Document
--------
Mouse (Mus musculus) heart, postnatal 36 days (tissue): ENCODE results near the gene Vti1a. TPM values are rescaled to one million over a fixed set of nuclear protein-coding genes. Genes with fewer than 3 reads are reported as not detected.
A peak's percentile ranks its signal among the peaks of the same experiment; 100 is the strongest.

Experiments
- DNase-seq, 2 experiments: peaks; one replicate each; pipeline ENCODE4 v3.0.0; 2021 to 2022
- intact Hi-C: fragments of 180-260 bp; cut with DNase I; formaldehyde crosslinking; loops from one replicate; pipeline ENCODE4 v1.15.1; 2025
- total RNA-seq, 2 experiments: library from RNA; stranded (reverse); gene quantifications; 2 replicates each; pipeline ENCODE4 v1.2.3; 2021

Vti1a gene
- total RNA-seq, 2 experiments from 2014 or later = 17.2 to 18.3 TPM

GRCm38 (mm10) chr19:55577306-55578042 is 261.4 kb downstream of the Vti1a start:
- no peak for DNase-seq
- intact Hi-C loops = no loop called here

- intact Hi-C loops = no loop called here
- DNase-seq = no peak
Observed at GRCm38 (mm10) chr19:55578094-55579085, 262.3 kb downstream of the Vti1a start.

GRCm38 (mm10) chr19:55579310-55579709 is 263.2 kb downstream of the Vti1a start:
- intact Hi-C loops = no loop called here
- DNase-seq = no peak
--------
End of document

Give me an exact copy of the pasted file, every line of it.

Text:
Mouse (Mus musculus) heart, postnatal 36 days (tissue): ENCODE results near the gene Vti1a. TPM values are rescaled to one million over a fixed set of nuclear protein-coding genes. Genes with fewer than 3 reads are reported as not detected.
A peak's percentile ranks its signal among the peaks of the same experiment; 100 is the strongest.

Experiments
- DNase-seq, 2 experiments: peaks; one replicate each; pipeline ENCODE4 v3.0.0; 2021 to 2022
- intact Hi-C: fragments of 180-260 bp; cut with DNase I; formaldehyde crosslinking; loops from one replicate; pipeline ENCODE4 v1.15.1; 2025
- total RNA-seq, 2 experiments: library from RNA; stranded (reverse); gene quantifications; 2 replicates each; pipeline ENCODE4 v1.2.3; 2021

Vti1a gene
- total RNA-seq, 2 experiments from 2014 or later = 17.2 to 18.3 TPM

GRCm38 (mm10) chr19:55577306-55578042 is 261.4 kb downstream of the Vti1a start:
- no peak for DNase-seq
- intact Hi-C loops = no loop called here

- intact Hi-C loops = no loop called here
- DNase-seq = no peak
Observed at GRCm38 (mm10) chr19:55578094-55579085, 262.3 kb downstream of the Vti1a start.

GRCm38 (mm10) chr19:55579310-55579709 is 263.2 kb downstream of the Vti1a start:
- intact Hi-C loops = no loop called here
- DNase-seq = no peak